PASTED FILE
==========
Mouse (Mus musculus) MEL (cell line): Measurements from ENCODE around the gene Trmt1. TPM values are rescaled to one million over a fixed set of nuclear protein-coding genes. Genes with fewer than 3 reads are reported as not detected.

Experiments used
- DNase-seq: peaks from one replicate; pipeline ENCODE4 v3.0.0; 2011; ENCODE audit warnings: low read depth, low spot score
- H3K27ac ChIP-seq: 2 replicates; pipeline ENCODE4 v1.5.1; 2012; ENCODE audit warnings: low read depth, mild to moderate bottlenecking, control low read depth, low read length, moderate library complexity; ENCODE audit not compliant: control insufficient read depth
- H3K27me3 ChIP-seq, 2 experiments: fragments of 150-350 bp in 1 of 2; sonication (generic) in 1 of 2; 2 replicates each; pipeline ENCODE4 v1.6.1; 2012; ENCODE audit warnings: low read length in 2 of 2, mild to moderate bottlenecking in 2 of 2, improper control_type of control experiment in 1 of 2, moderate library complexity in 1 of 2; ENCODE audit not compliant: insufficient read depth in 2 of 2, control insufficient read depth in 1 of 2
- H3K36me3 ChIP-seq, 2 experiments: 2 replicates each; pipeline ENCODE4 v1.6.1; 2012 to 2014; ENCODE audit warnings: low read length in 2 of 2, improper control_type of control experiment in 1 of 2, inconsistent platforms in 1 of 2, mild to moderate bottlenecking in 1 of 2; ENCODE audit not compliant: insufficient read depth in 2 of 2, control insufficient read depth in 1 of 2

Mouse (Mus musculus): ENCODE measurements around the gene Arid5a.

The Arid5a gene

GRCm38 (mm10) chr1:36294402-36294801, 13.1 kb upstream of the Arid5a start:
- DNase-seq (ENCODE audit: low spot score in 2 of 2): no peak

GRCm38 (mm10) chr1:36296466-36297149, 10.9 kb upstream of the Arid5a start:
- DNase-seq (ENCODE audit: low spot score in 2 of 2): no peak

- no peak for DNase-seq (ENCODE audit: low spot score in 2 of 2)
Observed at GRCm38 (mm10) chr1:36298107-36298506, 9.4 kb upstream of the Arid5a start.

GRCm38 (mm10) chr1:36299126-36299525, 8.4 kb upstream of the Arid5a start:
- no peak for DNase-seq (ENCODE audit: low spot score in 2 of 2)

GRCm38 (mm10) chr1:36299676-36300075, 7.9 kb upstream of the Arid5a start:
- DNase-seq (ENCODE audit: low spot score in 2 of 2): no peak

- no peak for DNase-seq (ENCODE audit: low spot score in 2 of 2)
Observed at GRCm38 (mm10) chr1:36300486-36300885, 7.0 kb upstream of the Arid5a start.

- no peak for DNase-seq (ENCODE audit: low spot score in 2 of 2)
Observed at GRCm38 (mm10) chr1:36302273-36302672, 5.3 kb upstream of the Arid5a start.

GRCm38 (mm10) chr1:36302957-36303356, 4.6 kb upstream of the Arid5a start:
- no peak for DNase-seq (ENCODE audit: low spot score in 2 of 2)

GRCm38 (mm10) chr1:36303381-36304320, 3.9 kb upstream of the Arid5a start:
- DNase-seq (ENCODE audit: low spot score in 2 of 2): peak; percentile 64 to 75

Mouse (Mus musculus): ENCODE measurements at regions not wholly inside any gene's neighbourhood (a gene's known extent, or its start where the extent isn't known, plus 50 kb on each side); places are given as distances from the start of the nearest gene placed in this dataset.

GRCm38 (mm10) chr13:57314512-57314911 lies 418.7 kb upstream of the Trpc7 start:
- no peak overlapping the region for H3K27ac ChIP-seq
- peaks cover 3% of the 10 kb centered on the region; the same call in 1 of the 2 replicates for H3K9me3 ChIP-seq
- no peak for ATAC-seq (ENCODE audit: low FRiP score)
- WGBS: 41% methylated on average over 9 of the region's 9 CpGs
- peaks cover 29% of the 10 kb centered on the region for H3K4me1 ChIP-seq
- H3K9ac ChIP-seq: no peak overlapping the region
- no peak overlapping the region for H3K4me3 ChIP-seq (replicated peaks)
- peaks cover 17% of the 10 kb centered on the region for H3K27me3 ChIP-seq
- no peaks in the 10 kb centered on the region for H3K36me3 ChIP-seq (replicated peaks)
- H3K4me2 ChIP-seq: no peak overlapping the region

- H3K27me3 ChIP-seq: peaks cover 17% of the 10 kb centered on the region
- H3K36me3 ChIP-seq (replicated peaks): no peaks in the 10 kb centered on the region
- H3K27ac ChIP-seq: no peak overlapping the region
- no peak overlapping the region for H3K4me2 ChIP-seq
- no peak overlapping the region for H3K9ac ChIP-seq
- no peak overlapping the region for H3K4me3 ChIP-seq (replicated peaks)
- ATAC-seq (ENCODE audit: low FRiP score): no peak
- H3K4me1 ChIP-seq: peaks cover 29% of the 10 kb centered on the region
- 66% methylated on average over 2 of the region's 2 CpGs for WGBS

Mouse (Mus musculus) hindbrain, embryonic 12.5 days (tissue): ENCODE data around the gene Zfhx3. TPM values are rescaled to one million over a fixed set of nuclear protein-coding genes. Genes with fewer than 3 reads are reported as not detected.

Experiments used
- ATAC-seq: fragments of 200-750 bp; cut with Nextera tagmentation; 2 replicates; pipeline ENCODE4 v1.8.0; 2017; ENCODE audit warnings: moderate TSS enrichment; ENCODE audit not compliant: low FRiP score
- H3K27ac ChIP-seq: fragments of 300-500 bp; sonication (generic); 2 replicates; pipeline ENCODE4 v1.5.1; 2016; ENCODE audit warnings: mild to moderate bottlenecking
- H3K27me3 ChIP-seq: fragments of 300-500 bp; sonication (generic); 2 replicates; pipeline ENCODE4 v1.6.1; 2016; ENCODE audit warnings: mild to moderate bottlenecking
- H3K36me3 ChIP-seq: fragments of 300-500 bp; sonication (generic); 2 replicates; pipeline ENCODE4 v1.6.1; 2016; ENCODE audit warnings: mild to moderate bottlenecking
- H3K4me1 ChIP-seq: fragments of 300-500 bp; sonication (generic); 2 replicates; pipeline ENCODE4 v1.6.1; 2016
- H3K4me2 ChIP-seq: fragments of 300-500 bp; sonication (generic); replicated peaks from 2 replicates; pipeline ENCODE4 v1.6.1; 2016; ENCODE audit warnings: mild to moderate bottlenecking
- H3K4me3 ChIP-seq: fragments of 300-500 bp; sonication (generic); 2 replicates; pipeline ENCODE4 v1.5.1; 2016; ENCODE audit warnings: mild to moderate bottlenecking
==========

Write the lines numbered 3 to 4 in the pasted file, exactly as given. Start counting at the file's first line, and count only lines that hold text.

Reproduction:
- DNase-seq: peaks from one replicate; pipeline ENCODE4 v3.0.0; 2011; ENCODE audit warnings: low read depth, low spot score
- H3K27ac ChIP-seq: 2 replicates; pipeline ENCODE4 v1.5.1; 2012; ENCODE audit warnings: low read depth, mild to moderate bottlenecking, control low read depth, low read length, moderate library complexity; ENCODE audit not compliant: control insufficient read depth